Clichés

William Shakespeare

Griselda disappeared a couple of months ago.

Before setting off for subconscious terrain, she left a long letter on my desktop, beside a file of the novella I was writing, accusing me of suffering from a “Plague of clichés.”

I didn’t scoff, as I might have if anyone else had said it. Her list of grievances was too long, and too pointed. All I could do was sigh and groan.

“Perhaps,” she concluded, “you should take that statue of Shakespeare you’ve had since childhood, and move it from the bookshelf to your desk for inspiration….”

Which is exactly what I did.

So far, he hasn’t said a word. Nor has he budged. I turn the desk light on periodically to see if his expression has changed, but it hasn’t. And, if the light bothers him, I can’t tell. He doesn’t squint, and he doesn’t complain. Not even about my clumsy drafts.

***

In the past couple of months, I have read two novels in which he plays a significant role. Both use similar construction and literary devices.

I enjoyed reading them, but, when I finished, I was struck by how many other books I have read in the past year in which the Bard plays no role, but the construction and devices do—the same ones in my work that triggered Griselda’s departure.

And so, I am left with a silent Bard, too many versions of a manuscript driven by stale contrivances, too much time to rue over them, and a reluctance to let them go.

Shall I be like Donatello, before his statue of the prophet, Habakkuk, and scream at my silent icon, “Speak, damn you, speak!” Hoping, praying for instruction? Or shall I regard the lack of it as trust? The Bard’s way of saying, “You can do this. Think….”

Think, he says…. Of folders nested within folders, unused titles, inscriptions, settings, characters, words…overused construction and devices…and Griselda’s exasperated notes….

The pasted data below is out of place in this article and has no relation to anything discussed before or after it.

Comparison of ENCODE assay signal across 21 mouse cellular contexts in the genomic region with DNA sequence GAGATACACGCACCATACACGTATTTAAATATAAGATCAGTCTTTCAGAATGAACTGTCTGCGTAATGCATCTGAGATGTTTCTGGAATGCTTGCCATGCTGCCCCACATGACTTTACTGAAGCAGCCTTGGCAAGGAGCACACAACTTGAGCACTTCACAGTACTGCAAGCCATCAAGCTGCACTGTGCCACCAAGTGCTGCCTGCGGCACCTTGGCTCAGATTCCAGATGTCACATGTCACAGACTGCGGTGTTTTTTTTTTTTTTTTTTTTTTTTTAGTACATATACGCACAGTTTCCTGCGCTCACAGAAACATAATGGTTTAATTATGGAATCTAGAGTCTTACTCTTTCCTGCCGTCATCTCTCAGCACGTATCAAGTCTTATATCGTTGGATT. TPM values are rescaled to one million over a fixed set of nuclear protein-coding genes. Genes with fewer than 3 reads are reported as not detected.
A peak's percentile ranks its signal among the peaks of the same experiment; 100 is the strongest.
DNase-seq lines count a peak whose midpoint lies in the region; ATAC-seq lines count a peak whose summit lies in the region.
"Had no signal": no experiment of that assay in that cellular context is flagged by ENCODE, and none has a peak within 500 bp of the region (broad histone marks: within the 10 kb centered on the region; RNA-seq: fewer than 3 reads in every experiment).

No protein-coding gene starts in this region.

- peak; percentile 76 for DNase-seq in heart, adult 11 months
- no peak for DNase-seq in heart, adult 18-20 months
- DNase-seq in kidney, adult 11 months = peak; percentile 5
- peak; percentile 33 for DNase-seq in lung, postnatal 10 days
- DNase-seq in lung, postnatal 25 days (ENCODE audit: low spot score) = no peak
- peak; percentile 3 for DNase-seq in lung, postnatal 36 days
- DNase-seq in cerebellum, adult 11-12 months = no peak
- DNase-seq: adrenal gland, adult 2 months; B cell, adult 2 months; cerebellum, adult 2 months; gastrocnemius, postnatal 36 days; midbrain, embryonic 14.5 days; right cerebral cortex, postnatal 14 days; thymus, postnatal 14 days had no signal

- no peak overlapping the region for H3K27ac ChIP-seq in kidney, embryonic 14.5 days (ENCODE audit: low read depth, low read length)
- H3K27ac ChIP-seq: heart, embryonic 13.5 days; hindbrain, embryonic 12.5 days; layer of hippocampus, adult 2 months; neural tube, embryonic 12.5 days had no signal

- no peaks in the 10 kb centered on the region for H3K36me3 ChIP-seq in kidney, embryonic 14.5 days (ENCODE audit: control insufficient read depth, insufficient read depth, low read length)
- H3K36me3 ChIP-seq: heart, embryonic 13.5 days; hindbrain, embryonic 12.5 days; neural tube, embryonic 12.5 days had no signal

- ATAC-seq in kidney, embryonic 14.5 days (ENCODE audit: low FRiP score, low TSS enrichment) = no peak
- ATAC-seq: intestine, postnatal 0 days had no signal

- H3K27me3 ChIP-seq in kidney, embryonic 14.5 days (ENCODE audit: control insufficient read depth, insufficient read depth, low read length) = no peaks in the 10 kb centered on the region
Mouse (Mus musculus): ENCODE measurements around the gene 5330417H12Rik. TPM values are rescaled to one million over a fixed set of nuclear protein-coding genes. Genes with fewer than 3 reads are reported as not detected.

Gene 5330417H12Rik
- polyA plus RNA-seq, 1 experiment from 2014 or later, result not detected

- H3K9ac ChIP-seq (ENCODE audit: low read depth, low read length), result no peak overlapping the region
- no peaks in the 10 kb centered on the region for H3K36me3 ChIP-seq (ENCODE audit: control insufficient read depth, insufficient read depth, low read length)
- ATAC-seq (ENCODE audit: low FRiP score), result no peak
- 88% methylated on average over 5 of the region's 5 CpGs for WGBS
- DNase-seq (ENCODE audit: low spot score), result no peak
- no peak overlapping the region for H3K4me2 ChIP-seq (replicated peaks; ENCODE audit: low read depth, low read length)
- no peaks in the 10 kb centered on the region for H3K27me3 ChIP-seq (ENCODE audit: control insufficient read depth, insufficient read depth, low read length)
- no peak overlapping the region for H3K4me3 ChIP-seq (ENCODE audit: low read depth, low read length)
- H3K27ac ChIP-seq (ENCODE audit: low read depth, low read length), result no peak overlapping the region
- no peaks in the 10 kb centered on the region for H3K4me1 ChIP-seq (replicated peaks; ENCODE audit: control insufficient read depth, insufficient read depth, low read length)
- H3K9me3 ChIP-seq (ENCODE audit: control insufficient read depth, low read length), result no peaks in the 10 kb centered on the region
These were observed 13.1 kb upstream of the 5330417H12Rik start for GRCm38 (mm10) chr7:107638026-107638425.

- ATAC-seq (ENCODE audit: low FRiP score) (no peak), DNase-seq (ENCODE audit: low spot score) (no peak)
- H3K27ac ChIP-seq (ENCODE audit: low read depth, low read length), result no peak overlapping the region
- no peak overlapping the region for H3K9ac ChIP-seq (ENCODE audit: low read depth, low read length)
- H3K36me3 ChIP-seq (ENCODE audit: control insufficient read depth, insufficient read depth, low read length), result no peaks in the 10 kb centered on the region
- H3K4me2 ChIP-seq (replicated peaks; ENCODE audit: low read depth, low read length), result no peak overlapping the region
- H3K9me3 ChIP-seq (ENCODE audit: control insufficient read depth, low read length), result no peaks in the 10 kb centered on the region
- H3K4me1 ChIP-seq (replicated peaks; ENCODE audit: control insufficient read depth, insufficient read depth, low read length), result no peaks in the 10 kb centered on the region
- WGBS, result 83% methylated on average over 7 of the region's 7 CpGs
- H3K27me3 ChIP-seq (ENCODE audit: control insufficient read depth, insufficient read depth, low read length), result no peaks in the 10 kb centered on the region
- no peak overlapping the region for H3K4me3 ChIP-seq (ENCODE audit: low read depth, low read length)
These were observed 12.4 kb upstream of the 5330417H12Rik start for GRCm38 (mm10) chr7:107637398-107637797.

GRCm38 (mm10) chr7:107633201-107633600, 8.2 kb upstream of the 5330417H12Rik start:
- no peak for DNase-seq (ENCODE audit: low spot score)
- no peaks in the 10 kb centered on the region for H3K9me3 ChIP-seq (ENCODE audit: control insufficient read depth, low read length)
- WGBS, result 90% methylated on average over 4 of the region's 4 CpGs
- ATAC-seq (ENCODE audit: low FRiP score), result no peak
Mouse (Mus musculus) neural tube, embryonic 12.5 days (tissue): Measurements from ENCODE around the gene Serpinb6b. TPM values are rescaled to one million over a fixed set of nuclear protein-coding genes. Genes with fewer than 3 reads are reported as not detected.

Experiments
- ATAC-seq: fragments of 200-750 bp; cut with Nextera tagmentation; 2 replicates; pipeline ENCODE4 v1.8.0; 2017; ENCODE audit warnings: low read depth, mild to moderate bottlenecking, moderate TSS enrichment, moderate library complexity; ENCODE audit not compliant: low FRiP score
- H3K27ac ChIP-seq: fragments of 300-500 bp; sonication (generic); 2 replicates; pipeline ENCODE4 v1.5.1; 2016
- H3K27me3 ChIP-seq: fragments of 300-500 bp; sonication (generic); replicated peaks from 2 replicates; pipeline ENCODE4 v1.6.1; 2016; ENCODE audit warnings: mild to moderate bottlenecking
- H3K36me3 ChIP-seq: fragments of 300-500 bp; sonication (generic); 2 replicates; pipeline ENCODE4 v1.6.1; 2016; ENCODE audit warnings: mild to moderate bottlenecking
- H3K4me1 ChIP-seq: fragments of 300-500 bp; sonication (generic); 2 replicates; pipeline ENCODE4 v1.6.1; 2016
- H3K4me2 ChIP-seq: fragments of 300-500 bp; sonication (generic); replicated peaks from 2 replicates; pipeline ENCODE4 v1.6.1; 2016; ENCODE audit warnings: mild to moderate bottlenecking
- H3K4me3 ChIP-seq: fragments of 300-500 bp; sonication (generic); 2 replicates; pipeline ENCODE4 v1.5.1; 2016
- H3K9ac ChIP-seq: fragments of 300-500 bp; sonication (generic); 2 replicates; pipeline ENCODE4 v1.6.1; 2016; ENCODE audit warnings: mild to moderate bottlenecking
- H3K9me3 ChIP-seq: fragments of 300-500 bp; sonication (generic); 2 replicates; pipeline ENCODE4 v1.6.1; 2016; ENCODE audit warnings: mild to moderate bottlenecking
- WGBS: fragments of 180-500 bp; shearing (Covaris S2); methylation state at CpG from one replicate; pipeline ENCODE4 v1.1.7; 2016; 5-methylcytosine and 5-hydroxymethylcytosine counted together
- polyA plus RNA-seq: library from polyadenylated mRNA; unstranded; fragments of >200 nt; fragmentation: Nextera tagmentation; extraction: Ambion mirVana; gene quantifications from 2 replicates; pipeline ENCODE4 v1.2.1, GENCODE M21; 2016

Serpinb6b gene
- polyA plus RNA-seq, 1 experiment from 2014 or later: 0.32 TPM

A plague of clichés.

Maybe that’s where I start.

©2020 All Rights reserved

Globs and Blobs

Does anyone else’s eye hurt?

I hate talking about my writing. I really hate writing synopses, mostly because I’m lousy at it…but there’s a fog outside that seems to be rising out of mounds of melting snow. Does that seem right?

A few days ago I tried a gluten free chocolate version of a snack cake that was shaped like a Twinkie. There were six in the box. Now there are only two. I won’t buy them again.

But about synopses…. I did finish my latest project, which is too long for some markets and too short for others, and I honestly don’t know what to say about it other than that it’s done and it has these characters in it and I’m already thinking about a short story involving a character who never appears in the book(ish) but definitely comes from it and….

I swear, the dark chocolate sea salt caramels in the container I bought yesterday are thinner than the ones in the last container.

(Wiping eye.)

Which reminds me this is the day I usually clean the house, but I won’t because my thumb cracked open last night…so, what was I saying?